The land at the centre of the legal tussle is 54 hectares (133 acres) which was excised from the larger Ngong Forest in 1998 "to be put to public use," according to local officials at the time. More than 20,000 families in Langata live on land that the environment ministry says was bought illegally by various civil servants who subdivided and sold parcels of it to unsuspecting members of the public. Now the ministry is taking back the land as part of a tree-planting drive,
Asked about compensation for the evicted homeowners, the Cabinet Secretary for Environment, Keriako Tobiko, told the press conference that the government is not offering to pay anything. Tobiko said in June that because the land was initially bought illegally, the title deeds that Gedi and other homeowners hold are void.
"These people have been on this land for more than 20 years now. Where was the government all that time?," Renny Langat, a Nakuru-based constitutional lawyer asked. "Of course, I say that we should conserve the environment, but not at the expense of the people living in those areas because they are fully developed," Langat added.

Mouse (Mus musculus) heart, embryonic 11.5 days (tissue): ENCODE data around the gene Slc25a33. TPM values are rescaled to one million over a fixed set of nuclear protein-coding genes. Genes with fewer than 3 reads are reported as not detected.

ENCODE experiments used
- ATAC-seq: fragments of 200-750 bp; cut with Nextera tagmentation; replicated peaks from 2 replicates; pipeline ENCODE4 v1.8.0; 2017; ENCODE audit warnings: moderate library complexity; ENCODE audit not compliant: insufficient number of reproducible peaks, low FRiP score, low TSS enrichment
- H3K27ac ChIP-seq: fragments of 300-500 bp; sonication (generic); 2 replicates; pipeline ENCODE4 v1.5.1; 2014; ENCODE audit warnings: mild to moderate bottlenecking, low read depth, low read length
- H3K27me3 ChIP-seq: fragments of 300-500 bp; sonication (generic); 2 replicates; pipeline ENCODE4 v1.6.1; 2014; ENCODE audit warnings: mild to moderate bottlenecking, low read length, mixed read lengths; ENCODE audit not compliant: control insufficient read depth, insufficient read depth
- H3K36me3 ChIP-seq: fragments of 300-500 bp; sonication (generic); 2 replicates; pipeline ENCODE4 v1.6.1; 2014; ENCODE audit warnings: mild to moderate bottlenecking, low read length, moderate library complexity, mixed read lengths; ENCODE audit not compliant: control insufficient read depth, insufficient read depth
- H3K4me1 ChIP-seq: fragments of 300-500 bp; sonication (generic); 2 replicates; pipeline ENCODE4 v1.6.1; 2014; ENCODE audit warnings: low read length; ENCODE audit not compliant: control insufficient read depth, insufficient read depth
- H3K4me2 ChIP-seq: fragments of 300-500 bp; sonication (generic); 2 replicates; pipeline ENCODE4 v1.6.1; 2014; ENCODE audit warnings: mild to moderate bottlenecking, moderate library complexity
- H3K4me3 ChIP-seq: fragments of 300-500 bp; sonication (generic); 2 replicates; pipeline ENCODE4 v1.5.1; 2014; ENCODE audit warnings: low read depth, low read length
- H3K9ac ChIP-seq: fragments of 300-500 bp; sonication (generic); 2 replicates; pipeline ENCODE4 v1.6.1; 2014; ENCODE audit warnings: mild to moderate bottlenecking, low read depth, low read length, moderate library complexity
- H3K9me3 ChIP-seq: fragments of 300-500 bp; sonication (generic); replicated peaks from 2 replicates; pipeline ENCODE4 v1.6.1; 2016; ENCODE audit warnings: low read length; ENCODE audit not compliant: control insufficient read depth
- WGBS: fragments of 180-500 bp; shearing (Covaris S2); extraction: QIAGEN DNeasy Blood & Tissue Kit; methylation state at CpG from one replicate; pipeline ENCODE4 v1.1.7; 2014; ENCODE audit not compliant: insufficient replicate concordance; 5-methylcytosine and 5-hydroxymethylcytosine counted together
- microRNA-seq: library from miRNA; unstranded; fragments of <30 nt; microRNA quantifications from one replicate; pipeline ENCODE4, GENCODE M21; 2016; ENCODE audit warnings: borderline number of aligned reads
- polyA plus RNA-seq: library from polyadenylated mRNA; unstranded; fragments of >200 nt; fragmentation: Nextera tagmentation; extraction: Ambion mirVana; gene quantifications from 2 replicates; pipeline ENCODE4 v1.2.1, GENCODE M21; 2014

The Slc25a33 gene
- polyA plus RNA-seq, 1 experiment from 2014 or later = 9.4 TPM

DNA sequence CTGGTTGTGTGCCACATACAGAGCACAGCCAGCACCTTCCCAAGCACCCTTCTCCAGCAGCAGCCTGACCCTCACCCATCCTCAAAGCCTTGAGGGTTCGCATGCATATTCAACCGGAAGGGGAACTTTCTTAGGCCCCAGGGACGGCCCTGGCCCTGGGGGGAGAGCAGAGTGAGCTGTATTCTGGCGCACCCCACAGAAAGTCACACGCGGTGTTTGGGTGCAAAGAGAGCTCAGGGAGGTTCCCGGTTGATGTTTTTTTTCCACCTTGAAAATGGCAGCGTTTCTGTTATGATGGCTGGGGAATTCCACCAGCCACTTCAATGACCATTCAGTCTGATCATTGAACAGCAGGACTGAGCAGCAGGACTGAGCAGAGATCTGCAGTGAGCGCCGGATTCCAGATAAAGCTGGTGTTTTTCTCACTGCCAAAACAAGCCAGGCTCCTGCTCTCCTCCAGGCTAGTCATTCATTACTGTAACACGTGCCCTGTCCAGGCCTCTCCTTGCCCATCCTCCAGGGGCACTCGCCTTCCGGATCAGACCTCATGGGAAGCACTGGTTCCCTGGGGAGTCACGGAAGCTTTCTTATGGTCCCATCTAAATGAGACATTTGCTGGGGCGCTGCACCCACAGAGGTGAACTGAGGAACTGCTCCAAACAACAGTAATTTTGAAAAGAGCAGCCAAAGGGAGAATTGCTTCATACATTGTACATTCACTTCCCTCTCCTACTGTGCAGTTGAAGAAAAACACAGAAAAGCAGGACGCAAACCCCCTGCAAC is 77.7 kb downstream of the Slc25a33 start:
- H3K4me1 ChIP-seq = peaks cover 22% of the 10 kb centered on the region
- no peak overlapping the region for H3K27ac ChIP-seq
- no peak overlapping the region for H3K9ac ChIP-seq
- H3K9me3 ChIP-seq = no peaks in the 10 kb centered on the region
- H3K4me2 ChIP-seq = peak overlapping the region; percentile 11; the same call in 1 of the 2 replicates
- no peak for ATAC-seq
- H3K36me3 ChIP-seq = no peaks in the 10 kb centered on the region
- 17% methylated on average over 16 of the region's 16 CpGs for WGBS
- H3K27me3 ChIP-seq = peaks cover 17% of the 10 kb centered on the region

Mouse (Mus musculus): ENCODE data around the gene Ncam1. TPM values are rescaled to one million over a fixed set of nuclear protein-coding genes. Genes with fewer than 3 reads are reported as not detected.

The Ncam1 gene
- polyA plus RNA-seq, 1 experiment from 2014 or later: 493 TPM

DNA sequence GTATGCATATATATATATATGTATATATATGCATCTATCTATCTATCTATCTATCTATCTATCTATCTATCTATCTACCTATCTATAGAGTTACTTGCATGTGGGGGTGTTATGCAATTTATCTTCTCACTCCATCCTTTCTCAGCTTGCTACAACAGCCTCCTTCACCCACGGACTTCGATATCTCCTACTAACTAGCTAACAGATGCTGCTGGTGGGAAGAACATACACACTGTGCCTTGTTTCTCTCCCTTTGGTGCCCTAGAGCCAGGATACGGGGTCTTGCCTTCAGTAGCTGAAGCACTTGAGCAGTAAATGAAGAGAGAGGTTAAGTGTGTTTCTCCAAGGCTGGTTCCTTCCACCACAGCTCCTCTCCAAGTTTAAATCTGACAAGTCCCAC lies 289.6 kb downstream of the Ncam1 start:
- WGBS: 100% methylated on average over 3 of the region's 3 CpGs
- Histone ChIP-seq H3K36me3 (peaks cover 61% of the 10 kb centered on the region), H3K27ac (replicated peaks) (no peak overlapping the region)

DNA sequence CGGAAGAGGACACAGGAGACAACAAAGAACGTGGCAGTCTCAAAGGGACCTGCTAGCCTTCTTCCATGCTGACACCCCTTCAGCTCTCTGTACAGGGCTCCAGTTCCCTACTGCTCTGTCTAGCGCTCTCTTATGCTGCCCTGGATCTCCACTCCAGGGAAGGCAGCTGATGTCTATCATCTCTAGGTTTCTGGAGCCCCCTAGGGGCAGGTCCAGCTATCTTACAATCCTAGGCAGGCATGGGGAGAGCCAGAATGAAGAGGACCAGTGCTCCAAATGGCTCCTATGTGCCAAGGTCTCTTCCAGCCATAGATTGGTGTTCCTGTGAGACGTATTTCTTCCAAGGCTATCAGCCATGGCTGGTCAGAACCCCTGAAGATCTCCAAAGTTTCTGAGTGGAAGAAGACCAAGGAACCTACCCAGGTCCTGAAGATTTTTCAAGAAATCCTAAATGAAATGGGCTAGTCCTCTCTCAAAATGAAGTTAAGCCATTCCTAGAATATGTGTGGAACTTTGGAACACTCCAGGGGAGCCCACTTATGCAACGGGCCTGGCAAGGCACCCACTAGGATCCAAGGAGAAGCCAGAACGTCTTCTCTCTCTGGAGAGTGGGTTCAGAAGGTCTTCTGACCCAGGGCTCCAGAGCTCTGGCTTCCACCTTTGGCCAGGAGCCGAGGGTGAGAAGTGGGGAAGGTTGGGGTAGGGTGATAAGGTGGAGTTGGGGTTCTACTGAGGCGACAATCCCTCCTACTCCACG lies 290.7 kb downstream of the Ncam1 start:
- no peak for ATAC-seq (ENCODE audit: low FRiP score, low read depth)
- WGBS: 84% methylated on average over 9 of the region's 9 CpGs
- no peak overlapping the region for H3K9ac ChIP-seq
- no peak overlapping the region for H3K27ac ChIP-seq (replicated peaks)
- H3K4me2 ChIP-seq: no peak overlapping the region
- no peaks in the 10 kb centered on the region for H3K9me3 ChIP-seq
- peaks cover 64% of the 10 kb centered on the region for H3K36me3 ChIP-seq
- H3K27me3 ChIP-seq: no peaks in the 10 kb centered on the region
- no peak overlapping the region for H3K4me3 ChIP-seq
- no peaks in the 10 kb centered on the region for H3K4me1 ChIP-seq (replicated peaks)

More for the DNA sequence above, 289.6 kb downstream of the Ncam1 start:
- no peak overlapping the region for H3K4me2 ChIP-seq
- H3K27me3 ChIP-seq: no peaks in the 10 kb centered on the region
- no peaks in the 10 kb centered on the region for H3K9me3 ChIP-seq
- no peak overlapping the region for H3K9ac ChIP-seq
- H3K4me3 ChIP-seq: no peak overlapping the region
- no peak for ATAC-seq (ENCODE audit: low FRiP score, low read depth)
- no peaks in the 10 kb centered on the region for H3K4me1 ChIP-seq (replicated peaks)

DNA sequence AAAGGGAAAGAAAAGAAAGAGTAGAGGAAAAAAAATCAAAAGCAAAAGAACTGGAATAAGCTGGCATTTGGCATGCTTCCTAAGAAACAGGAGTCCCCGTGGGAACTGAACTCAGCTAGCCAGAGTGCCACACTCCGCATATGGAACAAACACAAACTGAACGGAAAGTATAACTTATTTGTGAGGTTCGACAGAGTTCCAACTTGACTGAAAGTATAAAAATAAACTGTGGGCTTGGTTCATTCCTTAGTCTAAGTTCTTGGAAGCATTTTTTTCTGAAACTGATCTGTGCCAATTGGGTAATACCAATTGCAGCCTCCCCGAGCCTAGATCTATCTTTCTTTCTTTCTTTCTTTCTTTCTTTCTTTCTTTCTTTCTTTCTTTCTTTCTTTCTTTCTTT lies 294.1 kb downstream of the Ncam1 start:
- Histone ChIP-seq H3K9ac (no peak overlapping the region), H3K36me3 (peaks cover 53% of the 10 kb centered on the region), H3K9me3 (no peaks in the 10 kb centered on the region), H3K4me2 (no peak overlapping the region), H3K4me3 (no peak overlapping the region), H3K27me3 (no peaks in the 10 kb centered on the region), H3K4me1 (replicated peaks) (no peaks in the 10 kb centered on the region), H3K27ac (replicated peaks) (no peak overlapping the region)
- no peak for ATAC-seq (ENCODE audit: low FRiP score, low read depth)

At the Royal Park Estate, home to 750 families, a 10-minute walk from Sun Valley Estate Phase 1, Hodhan Gedi also worries about the government's plans. She and her husband bought two parcels of land inside the estate 20 years ago and built houses on each of them, one they live in and the other they rent out.
"We have genuine titles that were issued within six months of our application by the same government that is threatening to evict us and have also been paying land rates to them," she explained.